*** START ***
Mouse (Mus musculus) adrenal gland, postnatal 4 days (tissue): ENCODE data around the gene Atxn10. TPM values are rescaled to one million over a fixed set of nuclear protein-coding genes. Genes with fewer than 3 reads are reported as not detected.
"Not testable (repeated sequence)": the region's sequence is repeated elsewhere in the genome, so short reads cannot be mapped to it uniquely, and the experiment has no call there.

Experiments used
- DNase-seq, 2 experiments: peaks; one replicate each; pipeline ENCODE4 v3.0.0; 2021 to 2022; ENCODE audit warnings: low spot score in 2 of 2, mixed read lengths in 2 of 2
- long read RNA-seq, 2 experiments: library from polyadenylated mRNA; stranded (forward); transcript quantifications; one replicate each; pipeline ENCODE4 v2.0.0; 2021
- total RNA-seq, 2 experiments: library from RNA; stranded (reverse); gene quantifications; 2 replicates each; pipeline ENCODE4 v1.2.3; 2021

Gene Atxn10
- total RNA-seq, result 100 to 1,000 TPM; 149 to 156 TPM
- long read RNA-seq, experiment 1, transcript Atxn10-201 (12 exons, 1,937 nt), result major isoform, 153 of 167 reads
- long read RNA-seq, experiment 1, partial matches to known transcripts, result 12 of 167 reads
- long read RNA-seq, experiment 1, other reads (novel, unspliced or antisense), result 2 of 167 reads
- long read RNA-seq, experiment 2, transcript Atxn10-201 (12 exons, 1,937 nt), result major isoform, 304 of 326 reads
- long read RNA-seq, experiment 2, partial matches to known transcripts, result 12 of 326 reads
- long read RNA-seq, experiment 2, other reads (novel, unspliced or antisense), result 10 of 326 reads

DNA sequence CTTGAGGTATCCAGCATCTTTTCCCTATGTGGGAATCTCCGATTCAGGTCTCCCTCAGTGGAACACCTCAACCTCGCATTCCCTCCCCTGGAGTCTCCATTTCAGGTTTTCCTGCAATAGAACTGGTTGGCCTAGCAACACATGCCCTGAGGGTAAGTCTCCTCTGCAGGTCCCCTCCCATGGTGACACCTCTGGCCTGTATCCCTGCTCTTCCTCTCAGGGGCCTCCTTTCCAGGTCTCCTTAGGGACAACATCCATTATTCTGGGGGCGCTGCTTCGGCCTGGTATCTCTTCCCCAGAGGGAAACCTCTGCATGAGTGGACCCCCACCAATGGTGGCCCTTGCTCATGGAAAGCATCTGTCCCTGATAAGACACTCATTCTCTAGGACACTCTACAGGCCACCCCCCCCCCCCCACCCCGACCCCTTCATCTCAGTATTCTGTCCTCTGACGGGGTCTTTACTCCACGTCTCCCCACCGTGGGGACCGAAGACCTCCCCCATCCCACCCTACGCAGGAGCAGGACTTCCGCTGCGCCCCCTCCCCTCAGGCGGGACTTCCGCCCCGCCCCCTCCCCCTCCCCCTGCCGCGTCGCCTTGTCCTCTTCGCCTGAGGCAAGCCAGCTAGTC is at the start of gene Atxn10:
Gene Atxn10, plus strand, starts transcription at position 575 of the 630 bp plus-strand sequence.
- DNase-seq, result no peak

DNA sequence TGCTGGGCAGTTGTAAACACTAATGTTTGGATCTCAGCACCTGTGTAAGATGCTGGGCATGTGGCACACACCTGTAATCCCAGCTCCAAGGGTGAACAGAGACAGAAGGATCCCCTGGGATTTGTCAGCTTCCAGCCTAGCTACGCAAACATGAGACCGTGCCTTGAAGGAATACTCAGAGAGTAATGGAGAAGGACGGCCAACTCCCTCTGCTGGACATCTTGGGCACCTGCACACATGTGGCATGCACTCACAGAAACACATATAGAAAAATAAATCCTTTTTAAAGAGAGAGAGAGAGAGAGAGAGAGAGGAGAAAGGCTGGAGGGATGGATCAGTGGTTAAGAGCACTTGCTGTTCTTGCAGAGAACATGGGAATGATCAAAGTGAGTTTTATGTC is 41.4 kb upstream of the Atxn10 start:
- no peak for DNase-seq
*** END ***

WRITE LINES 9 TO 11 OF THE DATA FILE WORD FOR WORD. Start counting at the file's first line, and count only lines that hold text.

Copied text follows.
- long read RNA-seq, experiment 1, transcript Atxn10-201 (12 exons, 1,937 nt), result major isoform, 153 of 167 reads
- long read RNA-seq, experiment 1, partial matches to known transcripts, result 12 of 167 reads
- long read RNA-seq, experiment 1, other reads (novel, unspliced or antisense), result 2 of 167 reads